to compensate For the possible abolition of the television licence fee, the idea of a levy on each connection that has been issued by a member of parliament during questions to the government. But such a measure would be applicable ?
This is a track of reflection undertaken without great preparation, but that made a lot of noise. Tuesday, 11 February, during the traditional questions of the government, the mp related MoDem of Meurthe-et-Moselle Laurent Garcia took the floor to relay the concerns of his constituents. Addressing the minister of Culture, Franck Riester, the elected official has floated the idea of a tax on the access to social networks to compensate for the eventual elimination of the contribution to public broadcasting (CAP).
This should be a simple draft was taken everywhere as a concrete proposal. "It is extremely difficult to put in place," recognizes from the outset, Laurent Garcia, who wanted to "question the government". According to him, this new tax would help combat the hate speech circulating on digital platforms. But its operation, still vague, is not stopped. It could take the form of a levy on each connection. "This device raises the question of anonymity.
To raise the tax, we are going to force people to create authenticated accounts," notes Christiane Féral-Schuhl, a lawyer specialized in new technology law and president of the national bar Council.Your support is essential. Subscribe for $ 1 support Us
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From a technical point of view, the device could also be very complicated to implement. "We will ask companies in the digital sector to collect the connection information. If they are based abroad, which is the case for most, this will make the task even more difficult", believes Frédéric Douet, professor of tax law at the university of Rouen-Normandy. At the time Bruno The Mayor and the government are trying at all costs to maintain the tax Gafa, the idea of wearing a new tax on the backs of the French may not be able to pass.
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"This system relies on the Gafa that in terms of taxation are already quite reluctant," notes Laurence Calandri, master of conferences at the university of Toulouse. All the more that such a tax could have an impact on the users. "Often, people have the impression that these services are free of charge. But when it's free, and they are the products. One could imagine an increase in advertising," stresses Frédéric Douet.
A failure in Uganda
The idea launched by Laurent Garcia is not new. It has in any case been in vogue in 2018 in Africa, where Uganda was the first country on the continent to put in place a tax similar. Yoweri Museveni, the president of this country of Africa Has been in power for nearly 35 years, has introduced 1 July 2018 a levy on the use of social networks. Every citizen of uganda who wishes to use Facebook, Twitter or WhatsApp, must pay a tax daily of 0.04 euro. This sum may seem derisory, but it adds to the cost already very high internet connection.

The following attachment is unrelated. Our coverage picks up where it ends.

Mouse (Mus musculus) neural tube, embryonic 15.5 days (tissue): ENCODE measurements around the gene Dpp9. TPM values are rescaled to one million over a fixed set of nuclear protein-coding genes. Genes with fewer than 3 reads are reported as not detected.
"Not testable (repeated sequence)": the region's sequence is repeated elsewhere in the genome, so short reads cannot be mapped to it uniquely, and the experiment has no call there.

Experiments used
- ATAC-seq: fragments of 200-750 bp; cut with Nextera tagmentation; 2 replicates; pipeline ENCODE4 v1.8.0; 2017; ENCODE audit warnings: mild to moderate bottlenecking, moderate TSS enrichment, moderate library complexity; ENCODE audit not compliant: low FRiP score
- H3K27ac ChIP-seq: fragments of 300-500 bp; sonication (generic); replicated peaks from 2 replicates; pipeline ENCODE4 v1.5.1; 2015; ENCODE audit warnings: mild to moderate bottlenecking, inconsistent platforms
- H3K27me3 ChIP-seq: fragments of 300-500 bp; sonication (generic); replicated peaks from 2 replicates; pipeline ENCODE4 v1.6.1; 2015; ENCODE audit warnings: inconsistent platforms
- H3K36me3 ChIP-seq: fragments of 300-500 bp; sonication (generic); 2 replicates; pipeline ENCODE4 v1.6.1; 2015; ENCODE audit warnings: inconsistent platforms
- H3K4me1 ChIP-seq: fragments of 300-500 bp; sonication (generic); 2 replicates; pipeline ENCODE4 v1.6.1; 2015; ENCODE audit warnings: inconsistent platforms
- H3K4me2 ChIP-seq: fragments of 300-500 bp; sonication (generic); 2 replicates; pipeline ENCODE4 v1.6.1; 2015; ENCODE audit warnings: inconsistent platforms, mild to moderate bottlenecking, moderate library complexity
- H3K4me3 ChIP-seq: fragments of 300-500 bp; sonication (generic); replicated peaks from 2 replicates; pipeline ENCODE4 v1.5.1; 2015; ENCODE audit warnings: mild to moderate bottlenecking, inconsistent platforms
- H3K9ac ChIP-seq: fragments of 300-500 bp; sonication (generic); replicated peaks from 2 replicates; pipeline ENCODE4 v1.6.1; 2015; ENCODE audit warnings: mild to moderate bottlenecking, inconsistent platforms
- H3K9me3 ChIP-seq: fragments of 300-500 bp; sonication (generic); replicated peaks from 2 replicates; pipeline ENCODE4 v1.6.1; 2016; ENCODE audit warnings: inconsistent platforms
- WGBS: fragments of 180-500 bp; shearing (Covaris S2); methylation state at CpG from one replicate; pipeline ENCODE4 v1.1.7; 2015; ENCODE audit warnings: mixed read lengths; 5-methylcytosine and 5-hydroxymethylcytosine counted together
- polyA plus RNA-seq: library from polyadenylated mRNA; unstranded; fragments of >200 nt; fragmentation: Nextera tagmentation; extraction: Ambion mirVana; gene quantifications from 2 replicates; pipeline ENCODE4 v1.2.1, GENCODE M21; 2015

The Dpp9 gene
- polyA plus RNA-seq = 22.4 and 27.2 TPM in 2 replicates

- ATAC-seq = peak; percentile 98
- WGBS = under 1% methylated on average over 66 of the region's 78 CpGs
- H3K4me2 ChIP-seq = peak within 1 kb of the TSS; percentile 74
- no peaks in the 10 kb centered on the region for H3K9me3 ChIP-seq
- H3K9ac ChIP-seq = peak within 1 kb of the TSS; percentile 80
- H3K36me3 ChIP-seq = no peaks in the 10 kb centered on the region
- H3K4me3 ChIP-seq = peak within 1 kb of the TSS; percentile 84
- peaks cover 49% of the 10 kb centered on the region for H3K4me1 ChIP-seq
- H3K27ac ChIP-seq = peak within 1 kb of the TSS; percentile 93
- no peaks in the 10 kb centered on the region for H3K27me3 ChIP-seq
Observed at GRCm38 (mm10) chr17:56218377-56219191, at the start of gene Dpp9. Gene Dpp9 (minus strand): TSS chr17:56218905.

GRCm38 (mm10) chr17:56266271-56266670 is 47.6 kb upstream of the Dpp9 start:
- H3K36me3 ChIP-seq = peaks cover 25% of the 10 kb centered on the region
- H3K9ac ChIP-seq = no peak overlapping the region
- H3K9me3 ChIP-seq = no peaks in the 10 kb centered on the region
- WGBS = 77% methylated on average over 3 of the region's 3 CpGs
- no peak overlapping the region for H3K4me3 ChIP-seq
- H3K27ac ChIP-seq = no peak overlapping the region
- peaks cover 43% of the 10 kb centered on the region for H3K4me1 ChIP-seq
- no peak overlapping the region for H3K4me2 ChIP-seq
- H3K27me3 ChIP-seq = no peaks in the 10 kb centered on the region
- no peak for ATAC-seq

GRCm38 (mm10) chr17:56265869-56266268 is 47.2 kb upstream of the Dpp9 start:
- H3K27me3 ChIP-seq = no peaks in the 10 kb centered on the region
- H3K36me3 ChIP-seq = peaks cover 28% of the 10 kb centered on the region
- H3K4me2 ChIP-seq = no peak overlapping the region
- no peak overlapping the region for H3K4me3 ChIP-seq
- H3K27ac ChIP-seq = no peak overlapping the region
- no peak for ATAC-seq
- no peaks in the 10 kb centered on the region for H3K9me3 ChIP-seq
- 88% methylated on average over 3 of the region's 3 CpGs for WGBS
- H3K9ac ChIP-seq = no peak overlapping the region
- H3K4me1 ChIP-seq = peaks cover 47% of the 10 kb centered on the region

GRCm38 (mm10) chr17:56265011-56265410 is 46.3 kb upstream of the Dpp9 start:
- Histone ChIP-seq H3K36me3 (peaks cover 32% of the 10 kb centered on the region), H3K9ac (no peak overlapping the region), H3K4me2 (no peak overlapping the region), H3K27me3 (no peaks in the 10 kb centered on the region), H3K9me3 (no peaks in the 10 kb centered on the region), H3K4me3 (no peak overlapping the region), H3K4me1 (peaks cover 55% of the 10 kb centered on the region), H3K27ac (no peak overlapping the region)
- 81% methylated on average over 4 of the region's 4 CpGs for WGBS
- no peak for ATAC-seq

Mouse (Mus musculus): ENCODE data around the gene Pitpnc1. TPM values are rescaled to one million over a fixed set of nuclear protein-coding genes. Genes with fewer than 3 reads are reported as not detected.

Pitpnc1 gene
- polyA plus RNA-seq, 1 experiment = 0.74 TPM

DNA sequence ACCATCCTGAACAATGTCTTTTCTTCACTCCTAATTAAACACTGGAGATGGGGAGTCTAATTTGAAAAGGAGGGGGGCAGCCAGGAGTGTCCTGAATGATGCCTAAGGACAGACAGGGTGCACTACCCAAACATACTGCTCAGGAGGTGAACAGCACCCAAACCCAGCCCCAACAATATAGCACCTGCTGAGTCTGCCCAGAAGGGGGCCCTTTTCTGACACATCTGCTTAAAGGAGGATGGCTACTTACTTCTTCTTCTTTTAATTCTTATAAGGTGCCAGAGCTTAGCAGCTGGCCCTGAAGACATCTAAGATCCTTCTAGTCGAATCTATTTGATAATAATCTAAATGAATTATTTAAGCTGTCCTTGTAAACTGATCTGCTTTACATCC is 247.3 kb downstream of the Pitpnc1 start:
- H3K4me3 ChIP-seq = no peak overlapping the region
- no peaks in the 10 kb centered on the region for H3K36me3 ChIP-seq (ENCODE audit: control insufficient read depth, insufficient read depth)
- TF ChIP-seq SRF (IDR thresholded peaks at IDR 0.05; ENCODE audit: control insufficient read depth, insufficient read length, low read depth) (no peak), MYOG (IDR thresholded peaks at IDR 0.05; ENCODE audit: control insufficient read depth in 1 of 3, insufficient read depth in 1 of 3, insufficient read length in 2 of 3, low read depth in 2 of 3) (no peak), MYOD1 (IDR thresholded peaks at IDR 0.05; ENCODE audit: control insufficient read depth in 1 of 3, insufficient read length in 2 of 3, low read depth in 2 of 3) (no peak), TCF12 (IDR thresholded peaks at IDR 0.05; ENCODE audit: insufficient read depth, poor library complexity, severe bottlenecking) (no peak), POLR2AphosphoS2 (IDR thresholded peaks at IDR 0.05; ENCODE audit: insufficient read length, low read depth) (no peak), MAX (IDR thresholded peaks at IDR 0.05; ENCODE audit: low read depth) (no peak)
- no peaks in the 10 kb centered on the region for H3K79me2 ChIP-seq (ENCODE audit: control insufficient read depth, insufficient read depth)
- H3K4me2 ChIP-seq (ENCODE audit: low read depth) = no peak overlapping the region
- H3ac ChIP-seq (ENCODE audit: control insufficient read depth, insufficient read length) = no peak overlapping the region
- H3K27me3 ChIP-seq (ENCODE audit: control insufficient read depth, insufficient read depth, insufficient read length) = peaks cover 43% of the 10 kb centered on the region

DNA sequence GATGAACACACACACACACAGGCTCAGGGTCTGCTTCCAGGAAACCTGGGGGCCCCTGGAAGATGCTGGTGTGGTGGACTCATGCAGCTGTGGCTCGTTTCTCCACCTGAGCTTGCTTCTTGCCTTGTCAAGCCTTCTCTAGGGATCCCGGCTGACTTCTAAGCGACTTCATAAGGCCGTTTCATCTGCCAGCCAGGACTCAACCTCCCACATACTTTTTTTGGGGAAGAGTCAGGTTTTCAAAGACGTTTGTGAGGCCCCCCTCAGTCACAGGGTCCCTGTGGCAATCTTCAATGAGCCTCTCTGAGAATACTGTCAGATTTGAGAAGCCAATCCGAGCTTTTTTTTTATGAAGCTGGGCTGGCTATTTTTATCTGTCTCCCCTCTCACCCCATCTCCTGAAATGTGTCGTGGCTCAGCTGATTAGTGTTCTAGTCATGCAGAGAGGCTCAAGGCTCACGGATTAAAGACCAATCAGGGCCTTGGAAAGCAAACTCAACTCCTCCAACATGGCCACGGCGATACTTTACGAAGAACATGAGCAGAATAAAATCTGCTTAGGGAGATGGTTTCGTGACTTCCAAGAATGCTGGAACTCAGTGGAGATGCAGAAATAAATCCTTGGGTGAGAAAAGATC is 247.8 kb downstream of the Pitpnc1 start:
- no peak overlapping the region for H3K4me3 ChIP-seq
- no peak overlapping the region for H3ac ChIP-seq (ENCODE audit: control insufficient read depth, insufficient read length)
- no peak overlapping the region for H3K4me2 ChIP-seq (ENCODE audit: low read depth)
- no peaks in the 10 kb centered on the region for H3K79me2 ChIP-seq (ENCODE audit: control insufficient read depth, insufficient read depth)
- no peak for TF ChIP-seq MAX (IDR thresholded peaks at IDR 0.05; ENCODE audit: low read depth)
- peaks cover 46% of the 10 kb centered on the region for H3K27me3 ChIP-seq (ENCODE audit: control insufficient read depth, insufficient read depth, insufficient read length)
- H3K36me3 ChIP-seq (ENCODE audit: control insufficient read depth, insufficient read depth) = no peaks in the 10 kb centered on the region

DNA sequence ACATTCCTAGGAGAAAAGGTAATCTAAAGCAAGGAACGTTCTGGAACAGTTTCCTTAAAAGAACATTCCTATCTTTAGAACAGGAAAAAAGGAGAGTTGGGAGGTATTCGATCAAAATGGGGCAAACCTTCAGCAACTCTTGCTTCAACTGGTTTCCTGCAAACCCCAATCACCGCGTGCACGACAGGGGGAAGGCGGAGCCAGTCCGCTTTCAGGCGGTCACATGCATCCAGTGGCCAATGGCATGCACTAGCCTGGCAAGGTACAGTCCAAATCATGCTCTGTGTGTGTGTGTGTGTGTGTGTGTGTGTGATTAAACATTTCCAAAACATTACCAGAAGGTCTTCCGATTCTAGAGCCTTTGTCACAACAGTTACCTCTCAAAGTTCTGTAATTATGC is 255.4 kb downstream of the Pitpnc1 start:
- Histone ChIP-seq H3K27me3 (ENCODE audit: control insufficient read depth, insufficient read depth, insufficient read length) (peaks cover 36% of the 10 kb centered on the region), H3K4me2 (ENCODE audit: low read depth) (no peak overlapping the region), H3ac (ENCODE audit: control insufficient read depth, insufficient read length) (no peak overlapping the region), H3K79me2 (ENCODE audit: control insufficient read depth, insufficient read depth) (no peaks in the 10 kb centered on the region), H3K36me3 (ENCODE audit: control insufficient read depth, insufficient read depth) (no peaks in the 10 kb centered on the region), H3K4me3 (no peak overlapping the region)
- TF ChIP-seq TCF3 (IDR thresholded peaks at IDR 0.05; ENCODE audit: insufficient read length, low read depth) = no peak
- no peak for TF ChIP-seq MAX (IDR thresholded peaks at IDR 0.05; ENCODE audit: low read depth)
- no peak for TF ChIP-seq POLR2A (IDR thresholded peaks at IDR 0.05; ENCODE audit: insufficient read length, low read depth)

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"This has been extremely poorly received. We are talking about a country where the internet penetration rate has increased in proportion over the last ten years. It is a tool of communication with the outside, and very often a work tool," says Julie Owono, director of the NGO Internet sans frontières. According to a study by the uganda communications Commission, three months after the introduction of the tax, the number of internet users has fallen more than 12%, from 18.5 million to 13.5 million. Even worse : taxpayers have ceased gradually to pay the amount requested. The government set the goal of raising more than € 70 million in a year. The fee has just reported that approximately 12 million euros in the first year.
Of the VPN to get around the system
This tax was in fact not a new way to replenish the coffers of the State. Yoweri Museveni had before, put in place this tax to restrict access to the new means of communication and avoid the "gossip" on social networks. A way to control the information circulating about him and his government. The ugandan politics was echoed in Zambia, where a similar measure has been decided. In Benin, an order was published before it can be withdrawn in the face of the anger of the people.
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To work around these restrictive measures, many users have opted for VPN. This system allows you to hide the IP address and not be subject to the restrictions of a country on the internet. "In the case of France, of course, that in the face of such a liberticidal, the use of a VPN would greatly increase," says Julie Owono.
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In 2012, the Tobin tax on financial transactions came into force. It aimed in particular at the high-frequency trading. As a result, the operations have just been moved to other countries to avoid paying the tax. "It is always the concours Lépine tax, people launch ideas without thinking about the repercussions and circumstances techniques", critical Frédéric Douet.